There are four treatments commonly used in the management of pituitary dependent Cushing’s disease: Lysodren (also called Mitotane or o,p’-DDD), Trilostane (brand name Vetoryl®), Nizoral (also called ketoconazole), and Anipryl (also called L-Deprenyl, Eldepryl or Selegiline). These medications are associated with different side effects potential and expense and any of them can be expected to produce good results in a confirmed case of pituitary Cushing’s disease.
Lysodren (generically known as mitotane and chemically known as o,p’-DDD) has been the only treatment for pituitary dependent Cushing’s disease until relatively recently. It is convenient to use and relatively inexpensive, though it does have the potential for very serious side effects. Because this medication has been in use for canine Cushing’s disease for decades, most veterinarians have extensive experience with its use and with the monitoring tests needed to prevent side effect difficulties. One of the disadvantages of lysodren therapy is the need for regular monitoring blood tests.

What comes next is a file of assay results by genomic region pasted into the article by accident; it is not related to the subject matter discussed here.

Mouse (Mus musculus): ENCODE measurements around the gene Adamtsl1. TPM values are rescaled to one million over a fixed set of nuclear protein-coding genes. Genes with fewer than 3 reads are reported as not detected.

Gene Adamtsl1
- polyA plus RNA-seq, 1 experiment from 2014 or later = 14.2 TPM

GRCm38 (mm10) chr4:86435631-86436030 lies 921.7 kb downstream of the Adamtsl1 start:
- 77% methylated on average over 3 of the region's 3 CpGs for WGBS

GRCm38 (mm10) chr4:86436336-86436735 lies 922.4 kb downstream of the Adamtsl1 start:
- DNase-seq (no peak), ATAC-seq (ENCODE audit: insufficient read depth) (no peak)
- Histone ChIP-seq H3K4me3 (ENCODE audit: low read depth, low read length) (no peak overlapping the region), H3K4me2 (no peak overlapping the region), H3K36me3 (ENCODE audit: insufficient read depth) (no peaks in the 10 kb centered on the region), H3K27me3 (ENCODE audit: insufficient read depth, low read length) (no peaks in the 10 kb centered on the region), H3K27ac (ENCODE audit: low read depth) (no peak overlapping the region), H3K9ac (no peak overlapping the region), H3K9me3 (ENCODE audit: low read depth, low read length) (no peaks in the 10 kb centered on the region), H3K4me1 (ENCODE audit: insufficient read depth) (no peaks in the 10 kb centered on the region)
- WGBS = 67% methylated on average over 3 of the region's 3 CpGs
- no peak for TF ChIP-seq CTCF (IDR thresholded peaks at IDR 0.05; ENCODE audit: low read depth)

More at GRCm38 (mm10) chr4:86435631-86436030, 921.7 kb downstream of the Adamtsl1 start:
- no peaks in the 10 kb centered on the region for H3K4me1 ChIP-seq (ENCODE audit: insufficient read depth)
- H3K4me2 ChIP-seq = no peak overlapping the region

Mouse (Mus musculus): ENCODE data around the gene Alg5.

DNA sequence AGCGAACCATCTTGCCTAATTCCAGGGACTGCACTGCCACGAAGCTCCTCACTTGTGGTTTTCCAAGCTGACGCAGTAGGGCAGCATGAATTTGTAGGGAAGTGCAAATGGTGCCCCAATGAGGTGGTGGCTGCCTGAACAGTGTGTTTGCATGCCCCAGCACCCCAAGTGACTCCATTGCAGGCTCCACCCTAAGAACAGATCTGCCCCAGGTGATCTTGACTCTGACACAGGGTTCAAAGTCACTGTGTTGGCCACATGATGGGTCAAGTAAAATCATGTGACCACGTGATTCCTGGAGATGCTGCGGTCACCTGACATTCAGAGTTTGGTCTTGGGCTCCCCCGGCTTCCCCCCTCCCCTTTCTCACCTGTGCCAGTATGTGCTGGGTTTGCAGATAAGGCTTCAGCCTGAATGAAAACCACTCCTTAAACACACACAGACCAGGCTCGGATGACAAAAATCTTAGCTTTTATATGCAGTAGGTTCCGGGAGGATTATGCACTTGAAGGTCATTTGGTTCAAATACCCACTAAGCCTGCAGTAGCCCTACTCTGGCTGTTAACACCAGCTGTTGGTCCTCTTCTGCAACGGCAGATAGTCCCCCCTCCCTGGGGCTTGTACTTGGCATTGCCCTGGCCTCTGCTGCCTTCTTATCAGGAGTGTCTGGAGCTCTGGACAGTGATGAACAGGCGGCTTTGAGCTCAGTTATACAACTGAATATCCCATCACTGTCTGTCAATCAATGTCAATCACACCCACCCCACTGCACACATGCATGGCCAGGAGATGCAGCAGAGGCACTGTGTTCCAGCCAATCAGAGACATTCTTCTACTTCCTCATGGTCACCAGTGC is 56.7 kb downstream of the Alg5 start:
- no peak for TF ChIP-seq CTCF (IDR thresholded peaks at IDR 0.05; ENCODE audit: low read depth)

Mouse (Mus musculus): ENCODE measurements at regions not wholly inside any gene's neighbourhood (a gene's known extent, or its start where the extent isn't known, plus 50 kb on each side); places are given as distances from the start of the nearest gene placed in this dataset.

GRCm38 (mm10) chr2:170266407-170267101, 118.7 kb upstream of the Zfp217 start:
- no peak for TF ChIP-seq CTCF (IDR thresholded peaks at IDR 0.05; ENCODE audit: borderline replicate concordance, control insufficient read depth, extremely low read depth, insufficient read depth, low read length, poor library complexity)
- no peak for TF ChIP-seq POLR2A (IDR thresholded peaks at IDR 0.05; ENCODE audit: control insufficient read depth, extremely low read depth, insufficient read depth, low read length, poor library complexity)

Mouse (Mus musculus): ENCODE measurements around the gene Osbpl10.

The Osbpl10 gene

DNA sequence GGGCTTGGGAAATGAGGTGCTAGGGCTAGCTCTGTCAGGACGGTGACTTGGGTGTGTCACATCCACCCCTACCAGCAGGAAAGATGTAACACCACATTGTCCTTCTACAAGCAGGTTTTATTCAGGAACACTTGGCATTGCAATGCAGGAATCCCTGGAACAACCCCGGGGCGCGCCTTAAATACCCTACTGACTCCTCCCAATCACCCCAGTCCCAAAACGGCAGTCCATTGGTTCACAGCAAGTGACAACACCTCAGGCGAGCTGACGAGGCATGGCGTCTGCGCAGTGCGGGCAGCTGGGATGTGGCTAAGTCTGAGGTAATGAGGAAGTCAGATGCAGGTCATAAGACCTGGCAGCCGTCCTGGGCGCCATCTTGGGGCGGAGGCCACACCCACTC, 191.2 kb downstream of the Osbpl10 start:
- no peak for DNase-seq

Lysodren should be considered to be a drug of chemotherapy. It actually erodes the layers of the adrenal gland that produce corticosteroid hormones. The pituitary tumor continues to secrete excess stimulation but the adrenal gland is no longer capable of excess hormone production in response. Instead, if everything has gone according to plan, the adrenal cortex will have been eroded away so as to yield normal (rather than excessive) cortisol production. Over several months all the symptoms of Cushing's syndrome resolve and the patient feels active and happy.
Cut surface of adrenal gland (the outer layer, in yellow, is
(original graphic by marvistavet.com)